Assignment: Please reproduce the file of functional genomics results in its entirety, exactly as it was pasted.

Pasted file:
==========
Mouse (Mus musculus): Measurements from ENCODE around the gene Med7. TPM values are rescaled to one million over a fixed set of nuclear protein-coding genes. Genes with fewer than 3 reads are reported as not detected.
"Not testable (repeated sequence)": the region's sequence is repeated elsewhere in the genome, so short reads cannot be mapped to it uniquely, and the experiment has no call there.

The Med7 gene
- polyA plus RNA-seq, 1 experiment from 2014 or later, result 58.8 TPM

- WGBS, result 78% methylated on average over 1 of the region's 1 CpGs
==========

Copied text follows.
Mouse (Mus musculus): Measurements from ENCODE around the gene Med7. TPM values are rescaled to one million over a fixed set of nuclear protein-coding genes. Genes with fewer than 3 reads are reported as not detected.
"Not testable (repeated sequence)": the region's sequence is repeated elsewhere in the genome, so short reads cannot be mapped to it uniquely, and the experiment has no call there.

The Med7 gene
- polyA plus RNA-seq, 1 experiment from 2014 or later, result 58.8 TPM

- WGBS, result 78% methylated on average over 1 of the region's 1 CpGs